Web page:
I had to really think about this book before writing my review. It’s a sci-fi YA, not supernatural or straight dystopian. YAY! It’s got a stunningly gorgeous cover. (Seriously, I hope the cover of the next book can remotely compare.) It gets a wee bit draggy during the “survival” part, but that’s really small potatoes compared to all the awesome this book has to offer.

THE PLOT: The setup is very Titanic-esque, only on the spaceship Icarus (also aptly named!) instead of an ocean liner. Lilac is the only child of the man who, pretty much, owns the entire galaxy. Tarver is a young country-bumpkin solder who’s only in first class because of some heroic deeds. There is instant attraction, which Lilac quickly squelches. (See, her powerful father has a problem with any man who might want his daughter, so even though it doesn’t seem like it, she’s protecting Tarver.) But all Tarver knows is that she’s a spoiled rich girl who thinks he’s beneath her.

Then the Icarus crashes, and the only reason Lilac and Tarver survive is through chance and Lilac’s hidden skills. What follows is a story of two mismatched companions struggling to survive on a completely abandoned planet. (Or is it?) Lilac believes that her father will move heaven and earth (figuratively speaking) to rescue her, but as time goes on, Tarver is more and more sure that they’re stuck for good. Something on the planet seems to be causing Lilac to lose her mind. In the meantime, our characters fall deeply in true love…the kind that lasts, not the “OMG he’s so hot” kind. Then something happens that’s so shocking, so mind-blowing, that the reader is astounded.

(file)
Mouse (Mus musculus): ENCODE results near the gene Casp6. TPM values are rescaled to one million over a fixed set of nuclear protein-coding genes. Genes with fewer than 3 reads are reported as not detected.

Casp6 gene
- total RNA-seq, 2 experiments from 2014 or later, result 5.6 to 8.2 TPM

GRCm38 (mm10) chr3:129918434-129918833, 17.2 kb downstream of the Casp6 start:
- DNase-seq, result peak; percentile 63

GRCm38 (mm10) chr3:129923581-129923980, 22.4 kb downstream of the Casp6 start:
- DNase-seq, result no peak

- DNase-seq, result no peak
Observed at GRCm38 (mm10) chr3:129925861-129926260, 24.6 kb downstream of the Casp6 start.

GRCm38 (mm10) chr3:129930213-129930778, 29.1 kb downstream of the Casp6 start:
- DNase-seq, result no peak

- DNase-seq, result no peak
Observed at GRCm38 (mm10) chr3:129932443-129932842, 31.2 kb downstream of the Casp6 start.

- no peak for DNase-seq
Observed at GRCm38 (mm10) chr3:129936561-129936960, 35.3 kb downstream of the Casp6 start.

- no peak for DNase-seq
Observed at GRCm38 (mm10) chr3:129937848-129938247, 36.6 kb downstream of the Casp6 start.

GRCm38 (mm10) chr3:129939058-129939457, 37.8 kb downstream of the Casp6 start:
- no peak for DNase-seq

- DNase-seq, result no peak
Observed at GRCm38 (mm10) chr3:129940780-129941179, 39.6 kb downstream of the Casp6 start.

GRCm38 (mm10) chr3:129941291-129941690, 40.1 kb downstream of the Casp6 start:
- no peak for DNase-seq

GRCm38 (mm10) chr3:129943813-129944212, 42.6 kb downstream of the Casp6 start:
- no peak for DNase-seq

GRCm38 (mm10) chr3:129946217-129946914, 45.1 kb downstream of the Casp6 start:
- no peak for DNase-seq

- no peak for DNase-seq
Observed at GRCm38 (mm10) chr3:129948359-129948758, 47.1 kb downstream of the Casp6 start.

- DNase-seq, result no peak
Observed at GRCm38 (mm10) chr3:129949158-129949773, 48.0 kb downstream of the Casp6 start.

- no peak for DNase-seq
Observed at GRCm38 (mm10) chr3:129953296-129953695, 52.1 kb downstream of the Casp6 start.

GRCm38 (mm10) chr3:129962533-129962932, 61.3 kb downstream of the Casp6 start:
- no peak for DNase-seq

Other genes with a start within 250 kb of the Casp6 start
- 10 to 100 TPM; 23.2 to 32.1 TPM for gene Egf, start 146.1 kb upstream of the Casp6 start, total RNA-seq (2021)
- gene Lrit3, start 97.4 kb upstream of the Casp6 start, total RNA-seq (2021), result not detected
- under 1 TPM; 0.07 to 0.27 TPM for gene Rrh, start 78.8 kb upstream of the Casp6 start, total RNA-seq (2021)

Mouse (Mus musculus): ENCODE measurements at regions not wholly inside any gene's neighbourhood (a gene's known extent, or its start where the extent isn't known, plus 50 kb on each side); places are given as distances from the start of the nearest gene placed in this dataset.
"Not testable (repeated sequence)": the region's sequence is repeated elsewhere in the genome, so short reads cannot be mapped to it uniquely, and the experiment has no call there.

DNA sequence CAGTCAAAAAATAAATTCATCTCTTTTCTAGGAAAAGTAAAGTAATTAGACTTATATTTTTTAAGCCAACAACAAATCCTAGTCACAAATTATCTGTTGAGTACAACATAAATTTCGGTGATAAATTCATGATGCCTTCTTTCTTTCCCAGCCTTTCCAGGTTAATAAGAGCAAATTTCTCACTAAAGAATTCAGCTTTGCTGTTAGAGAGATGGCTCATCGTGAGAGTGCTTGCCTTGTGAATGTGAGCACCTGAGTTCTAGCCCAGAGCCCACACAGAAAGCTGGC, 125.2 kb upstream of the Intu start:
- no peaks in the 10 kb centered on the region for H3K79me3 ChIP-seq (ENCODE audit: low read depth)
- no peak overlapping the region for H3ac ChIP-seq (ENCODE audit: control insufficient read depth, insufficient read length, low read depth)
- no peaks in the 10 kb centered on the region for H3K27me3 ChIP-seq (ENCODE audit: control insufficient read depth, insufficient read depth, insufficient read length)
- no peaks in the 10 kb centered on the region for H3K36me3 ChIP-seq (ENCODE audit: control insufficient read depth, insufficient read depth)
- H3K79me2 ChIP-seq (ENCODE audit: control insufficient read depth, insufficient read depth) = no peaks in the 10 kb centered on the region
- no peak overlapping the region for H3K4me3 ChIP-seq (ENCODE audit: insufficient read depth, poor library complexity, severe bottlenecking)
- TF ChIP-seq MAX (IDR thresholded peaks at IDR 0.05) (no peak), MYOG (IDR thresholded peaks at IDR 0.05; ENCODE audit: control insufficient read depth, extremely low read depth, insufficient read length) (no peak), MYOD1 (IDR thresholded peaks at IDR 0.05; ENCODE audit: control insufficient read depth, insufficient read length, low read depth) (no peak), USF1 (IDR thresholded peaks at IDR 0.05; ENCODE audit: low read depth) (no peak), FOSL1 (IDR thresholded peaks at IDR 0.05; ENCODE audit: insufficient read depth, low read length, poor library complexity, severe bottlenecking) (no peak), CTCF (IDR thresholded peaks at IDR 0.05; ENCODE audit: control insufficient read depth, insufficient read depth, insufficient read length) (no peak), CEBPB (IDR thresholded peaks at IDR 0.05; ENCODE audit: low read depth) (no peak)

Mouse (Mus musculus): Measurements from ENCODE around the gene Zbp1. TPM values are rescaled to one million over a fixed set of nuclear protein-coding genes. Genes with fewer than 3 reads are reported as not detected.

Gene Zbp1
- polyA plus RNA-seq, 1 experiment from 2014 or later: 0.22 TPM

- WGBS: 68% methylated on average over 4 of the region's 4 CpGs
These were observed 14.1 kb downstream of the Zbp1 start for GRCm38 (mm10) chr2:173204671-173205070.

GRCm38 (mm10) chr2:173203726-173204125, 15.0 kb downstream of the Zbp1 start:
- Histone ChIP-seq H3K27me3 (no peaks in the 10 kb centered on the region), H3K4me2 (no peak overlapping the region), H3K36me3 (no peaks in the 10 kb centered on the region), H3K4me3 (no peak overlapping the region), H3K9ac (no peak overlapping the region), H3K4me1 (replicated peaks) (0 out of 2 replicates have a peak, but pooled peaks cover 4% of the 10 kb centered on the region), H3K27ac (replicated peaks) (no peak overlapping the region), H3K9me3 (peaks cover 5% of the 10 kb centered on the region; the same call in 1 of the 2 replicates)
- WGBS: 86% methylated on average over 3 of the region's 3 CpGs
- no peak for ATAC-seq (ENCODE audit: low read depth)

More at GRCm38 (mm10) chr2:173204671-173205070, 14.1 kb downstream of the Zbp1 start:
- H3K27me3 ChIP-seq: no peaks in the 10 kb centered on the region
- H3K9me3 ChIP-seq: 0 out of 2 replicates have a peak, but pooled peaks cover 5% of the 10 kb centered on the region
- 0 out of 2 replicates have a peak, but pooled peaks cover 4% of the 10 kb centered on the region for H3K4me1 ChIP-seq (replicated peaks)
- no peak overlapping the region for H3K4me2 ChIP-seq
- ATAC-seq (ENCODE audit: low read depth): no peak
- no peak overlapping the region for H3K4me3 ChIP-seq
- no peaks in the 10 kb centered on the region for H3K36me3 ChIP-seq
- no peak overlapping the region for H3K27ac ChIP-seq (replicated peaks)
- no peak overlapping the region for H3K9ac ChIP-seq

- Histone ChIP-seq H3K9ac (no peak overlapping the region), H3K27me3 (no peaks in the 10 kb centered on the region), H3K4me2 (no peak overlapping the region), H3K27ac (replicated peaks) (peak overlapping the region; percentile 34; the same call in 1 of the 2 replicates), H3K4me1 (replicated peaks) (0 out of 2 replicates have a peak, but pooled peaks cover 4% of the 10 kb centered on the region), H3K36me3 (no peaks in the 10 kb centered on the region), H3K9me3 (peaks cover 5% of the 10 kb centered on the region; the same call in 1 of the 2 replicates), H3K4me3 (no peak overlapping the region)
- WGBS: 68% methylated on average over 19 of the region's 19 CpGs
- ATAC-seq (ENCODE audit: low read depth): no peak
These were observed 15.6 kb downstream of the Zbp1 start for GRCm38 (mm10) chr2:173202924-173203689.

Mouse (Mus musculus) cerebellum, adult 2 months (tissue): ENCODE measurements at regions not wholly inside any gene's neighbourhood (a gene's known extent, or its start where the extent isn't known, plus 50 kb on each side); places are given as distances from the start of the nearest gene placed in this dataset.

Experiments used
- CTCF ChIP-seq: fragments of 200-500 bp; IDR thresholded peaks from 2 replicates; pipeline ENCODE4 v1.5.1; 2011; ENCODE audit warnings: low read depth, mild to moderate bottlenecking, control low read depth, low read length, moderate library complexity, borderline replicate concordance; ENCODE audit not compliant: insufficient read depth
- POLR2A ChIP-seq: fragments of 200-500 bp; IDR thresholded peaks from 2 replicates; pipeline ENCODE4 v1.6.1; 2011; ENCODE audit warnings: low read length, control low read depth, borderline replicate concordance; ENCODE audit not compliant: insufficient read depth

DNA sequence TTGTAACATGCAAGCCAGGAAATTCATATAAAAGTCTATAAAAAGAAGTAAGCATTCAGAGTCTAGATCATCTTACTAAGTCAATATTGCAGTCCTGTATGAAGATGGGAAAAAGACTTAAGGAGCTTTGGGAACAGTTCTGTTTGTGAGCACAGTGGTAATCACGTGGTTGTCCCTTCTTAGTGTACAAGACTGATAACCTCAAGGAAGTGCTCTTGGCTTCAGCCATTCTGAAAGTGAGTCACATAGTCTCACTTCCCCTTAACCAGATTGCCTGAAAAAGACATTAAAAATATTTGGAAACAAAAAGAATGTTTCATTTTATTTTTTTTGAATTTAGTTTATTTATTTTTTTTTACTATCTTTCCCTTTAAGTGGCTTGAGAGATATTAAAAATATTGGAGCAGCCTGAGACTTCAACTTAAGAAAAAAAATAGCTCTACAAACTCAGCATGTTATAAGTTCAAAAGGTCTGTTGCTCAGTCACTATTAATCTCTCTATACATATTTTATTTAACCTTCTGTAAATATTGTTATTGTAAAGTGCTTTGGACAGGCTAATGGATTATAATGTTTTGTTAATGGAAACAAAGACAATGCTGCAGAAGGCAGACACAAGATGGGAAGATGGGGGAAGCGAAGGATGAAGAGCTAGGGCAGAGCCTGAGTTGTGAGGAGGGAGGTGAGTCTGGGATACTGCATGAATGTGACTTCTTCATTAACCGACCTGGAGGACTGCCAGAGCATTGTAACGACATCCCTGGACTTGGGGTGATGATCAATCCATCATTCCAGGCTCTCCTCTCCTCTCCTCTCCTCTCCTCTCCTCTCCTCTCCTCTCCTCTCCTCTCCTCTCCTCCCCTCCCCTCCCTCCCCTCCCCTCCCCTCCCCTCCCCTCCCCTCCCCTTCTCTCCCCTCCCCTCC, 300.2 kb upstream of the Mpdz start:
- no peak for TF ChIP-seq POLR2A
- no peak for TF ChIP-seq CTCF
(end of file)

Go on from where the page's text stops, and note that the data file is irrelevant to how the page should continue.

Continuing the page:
MY TWO CENTS: I didn’t even realize just HOW emotionally invested I’d gotten in this book and these characters until the shock that comes 2/3 through the book. I loved the characters. Lilac has an amazing strength at her core; not only does she survive, but for a while she does it in a silk dress and heels. She’s got seriously hidden depths and is pretty smart, too. Tarver is a gentleman soldier, your very first pick for who to be stranded on a deserted planet with. Keep in mind, I did feel that the “survival” part was getting a little slow, but it’s all build and strengthening their relationship. It’s worth it, I promise.

BOTTOM LINE: I love this book. It’s beautifully written with a love story you can believe in. The story is a springboard for the rest of the “Starbound” series. From what I understand, the next book, This Shattered World, will focus on a different couple in the same world…this time, a female soldier and a rebel. For those counting down, This Shattered World will release on 11/11/14.

I really do have to do one more shout-out on the cover design for this book. Covers are supposed to catch your eye and draw you in, and boy, this one does. The beautiful jewel tones, the dramatic reach, the dress that is TRUE TO THE STORY!!!! These artists got it all right. Love it. LOVE IT. This is a book you want on your shelf.

TEACUP RATING: Five out of five teacups full of starry yet romantic tea. A book to love and savor for years to come. (You’ll probably want an immediate re-read.

Note: Review is based on an ARC provided by the publisher via Amazon Vine in exchange for an honest review.